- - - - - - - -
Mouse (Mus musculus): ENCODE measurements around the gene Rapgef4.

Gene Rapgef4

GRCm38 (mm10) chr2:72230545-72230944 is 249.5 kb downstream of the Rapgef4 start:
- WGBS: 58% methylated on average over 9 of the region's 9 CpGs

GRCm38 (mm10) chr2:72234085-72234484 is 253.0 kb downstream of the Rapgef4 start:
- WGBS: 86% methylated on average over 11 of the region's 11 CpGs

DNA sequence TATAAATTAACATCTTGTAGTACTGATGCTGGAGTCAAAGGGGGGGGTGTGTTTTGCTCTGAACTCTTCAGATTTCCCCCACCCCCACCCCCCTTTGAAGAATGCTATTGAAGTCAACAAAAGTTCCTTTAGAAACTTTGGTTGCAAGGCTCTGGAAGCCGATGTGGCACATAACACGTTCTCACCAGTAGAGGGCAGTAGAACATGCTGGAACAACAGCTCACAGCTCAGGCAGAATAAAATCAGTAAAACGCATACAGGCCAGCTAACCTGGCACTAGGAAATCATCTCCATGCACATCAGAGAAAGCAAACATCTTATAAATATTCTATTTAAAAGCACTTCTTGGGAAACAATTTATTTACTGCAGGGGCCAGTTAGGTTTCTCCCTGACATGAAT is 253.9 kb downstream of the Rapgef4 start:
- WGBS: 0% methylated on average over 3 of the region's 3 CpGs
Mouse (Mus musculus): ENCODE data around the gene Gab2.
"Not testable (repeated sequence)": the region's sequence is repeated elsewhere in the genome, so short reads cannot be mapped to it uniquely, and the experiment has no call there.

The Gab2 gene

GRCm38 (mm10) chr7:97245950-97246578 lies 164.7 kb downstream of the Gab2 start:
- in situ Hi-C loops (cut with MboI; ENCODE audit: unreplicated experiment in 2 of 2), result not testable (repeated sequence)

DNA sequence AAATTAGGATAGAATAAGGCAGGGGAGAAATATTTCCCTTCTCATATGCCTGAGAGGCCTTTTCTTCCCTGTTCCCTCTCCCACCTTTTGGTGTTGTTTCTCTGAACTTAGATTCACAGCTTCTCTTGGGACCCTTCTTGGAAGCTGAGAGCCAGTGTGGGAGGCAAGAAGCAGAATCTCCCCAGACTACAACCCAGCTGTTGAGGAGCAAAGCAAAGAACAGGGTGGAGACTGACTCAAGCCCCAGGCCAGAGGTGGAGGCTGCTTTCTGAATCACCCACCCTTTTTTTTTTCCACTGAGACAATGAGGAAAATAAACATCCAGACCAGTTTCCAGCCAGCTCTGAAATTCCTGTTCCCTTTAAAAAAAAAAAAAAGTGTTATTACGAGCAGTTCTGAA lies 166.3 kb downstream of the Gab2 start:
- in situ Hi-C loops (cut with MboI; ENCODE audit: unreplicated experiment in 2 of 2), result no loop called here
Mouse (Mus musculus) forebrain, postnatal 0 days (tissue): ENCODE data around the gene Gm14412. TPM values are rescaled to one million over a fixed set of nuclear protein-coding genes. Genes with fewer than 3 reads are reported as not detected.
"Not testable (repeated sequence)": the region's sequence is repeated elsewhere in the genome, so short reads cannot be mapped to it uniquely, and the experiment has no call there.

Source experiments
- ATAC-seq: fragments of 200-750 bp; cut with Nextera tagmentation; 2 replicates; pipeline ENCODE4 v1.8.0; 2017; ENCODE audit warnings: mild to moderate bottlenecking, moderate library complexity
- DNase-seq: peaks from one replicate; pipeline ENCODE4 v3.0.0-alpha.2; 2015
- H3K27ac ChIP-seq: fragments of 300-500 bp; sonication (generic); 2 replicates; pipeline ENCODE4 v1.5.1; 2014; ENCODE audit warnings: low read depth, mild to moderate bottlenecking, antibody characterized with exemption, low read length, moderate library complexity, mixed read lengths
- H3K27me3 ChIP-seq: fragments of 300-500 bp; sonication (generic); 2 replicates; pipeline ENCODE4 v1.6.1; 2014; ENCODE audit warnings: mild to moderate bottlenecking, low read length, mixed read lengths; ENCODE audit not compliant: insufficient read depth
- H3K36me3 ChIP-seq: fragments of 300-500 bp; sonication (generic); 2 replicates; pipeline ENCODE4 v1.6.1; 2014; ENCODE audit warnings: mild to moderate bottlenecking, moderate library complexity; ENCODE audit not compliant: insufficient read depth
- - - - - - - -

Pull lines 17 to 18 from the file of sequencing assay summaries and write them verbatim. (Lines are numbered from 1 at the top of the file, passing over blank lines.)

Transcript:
"Not testable (repeated sequence)": the region's sequence is repeated elsewhere in the genome, so short reads cannot be mapped to it uniquely, and the experiment has no call there.

Source experiments